He and the priests and Levites fasted and prayed that they might be protected and that they might fulfill this task in an appropriate manner. Then, they carefully removed the sacred objects which belonged to the Lord’s house. Ezra reminded these people of the importance of personal worthiness: “Ye are holy unto the Lord,” he said. “The vessels are holy also” (Ezra 8:28). The message was clear: When you carry something holy, you must strive for personal holiness as well.
When Jesus visited the American continent following His death and resurrection, He quoted Isaiah’s prophecy to the people. “Touch not that which is unclean,” He said. “Be ye clean that bear the vessels of the Lord” (3 Nephi 20:41). Clearly this admonition applied more broadly than merely to Ezra and his priests. It was applicable to the ancient inhabitants of America, and it is applicable to us today.
How does it apply to us?
Elder David A. Bednar had an unusual church experience growing up. His mother was a member of The Church of Jesus Christ of Latter-day Saints. His father attended church every week with the family, but he was not a member of the church. Elder Bednar said that many members of the congregation likely had no idea that his father was not a member, but he was personally bothered by it. He asked his father many times why he was unwilling to join the church. One Sunday, after the family returned home from church services, his father asked him the following question: “David, your church teaches that the priesthood was taken from the earth anciently and has been restored by heavenly messengers to the Prophet Joseph Smith, right?” Elder Bednar answered that that was correct. Then, his father said:
Each week in priesthood meeting I listen to the bishop and the other priesthood leaders remind, beg, and plead with the men to…perform their priesthood duties. If your church truly has the restored priesthood of God, why are so many of the men in your church no different about doing their religious duty than the men in my church?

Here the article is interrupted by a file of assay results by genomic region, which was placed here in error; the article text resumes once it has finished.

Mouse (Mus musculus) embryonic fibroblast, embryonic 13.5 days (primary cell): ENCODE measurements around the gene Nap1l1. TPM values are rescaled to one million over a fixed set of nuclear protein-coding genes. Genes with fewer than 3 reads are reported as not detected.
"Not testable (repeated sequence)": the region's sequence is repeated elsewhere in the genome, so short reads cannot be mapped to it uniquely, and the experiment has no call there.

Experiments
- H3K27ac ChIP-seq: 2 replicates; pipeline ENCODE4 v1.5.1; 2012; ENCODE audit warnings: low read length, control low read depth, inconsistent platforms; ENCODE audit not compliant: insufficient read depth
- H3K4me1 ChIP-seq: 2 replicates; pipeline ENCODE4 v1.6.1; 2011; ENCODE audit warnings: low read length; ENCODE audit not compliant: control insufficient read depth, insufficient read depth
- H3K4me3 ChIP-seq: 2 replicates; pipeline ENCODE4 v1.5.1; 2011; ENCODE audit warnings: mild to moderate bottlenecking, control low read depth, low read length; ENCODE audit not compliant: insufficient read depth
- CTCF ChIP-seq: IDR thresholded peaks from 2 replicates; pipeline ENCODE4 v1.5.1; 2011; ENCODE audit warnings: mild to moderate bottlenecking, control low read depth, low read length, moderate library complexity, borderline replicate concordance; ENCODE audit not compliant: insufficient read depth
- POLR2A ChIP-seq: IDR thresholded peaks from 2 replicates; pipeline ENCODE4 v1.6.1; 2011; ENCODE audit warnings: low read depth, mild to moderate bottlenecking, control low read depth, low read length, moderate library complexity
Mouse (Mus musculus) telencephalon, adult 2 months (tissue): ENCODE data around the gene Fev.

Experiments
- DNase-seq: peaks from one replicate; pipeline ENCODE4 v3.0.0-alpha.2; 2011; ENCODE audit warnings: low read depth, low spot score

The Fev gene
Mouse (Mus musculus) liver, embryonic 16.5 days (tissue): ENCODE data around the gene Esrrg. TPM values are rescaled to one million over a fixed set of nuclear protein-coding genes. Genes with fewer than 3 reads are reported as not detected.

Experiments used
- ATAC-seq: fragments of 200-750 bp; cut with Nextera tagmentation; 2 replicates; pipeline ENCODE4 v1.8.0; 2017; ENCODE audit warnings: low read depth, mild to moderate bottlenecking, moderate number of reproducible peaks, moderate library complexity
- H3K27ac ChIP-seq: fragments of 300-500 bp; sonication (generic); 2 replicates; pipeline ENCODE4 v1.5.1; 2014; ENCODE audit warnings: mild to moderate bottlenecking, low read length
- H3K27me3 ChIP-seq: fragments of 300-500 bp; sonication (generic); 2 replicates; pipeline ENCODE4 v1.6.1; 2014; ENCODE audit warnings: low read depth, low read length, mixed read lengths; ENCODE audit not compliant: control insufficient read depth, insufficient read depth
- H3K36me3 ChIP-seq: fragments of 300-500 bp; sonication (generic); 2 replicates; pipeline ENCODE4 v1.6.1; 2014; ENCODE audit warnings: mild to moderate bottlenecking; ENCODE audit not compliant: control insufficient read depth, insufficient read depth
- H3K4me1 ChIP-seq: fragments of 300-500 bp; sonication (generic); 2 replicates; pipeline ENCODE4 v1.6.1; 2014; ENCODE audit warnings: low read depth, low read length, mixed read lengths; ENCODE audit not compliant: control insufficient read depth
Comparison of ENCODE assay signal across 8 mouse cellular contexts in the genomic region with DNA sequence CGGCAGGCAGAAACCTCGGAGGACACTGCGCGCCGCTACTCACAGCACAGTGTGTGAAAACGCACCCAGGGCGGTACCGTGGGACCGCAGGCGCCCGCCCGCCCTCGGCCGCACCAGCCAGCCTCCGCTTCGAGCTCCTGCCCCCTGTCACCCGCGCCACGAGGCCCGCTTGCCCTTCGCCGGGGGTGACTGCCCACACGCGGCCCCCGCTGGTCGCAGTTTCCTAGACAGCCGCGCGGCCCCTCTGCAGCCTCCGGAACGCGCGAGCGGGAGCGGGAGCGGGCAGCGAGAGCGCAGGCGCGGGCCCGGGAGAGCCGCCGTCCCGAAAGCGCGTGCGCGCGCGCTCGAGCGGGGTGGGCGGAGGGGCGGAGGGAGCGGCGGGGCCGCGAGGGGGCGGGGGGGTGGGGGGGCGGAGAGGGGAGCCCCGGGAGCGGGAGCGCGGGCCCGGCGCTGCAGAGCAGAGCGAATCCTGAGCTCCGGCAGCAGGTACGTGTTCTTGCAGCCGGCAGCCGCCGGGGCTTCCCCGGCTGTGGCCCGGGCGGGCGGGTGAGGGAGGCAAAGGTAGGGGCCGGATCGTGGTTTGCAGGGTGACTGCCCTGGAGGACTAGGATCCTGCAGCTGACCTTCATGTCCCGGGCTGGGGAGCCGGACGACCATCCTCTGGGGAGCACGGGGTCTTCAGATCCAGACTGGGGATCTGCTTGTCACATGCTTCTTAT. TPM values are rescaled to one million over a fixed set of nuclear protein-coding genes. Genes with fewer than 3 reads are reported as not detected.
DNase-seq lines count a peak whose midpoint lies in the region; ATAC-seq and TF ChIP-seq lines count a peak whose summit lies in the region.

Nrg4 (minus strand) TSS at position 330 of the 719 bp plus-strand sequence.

Elder Bednar says that his mind went blank at that moment. He had no good response to his father’s question. But that conversation taught him a valuable lesson:
Men who bear God’s holy priesthood should be different from other men. Men who hold the priesthood are not inherently better than other men, but they should act differently. Men who hold the priesthood should not only receive priesthood authority but also become worthy and faithful conduits of God’s power. “Be ye clean that bear the vessels of the Lord” (Doctrine & Covenants 38:42) (“The Powers of Heaven,” General Conference, April 2012).
And the same principle applies to women who are given priesthood authority to perform callings in the church. (See Russell M. Nelson, “Spiritual Treasures,” General Conference, October 2019.)
Today, I will remember the examples of the ancient priests and Levites, particularly in the times of Moses, Hezekiah, and Ezra. I will remember that, when I am given authority and responsibilities by God, I must strive to be worthy of those responsibilities.
Thank you for your insights!
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Thanks for the comment. I’m glad you enjoyed the post.
I was searching on the internet the meaning of “the vessels of the Lord,” when I stumbled on your blog. This entry is incredible and inspiring. Thank you!
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Thanks for letting me know the post was useful. I’m glad to hear it. Have a great day!
How I love what you have shared ! It also got me to looking at us as instruments in the Lord’s hands to accomplish his purposes here on earth and that we should each day keep ourselves clean.
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That’s a great application! I like the idea of seeing the “vessels” or “instruments” as symbols for us. Thanks for sharing that thought!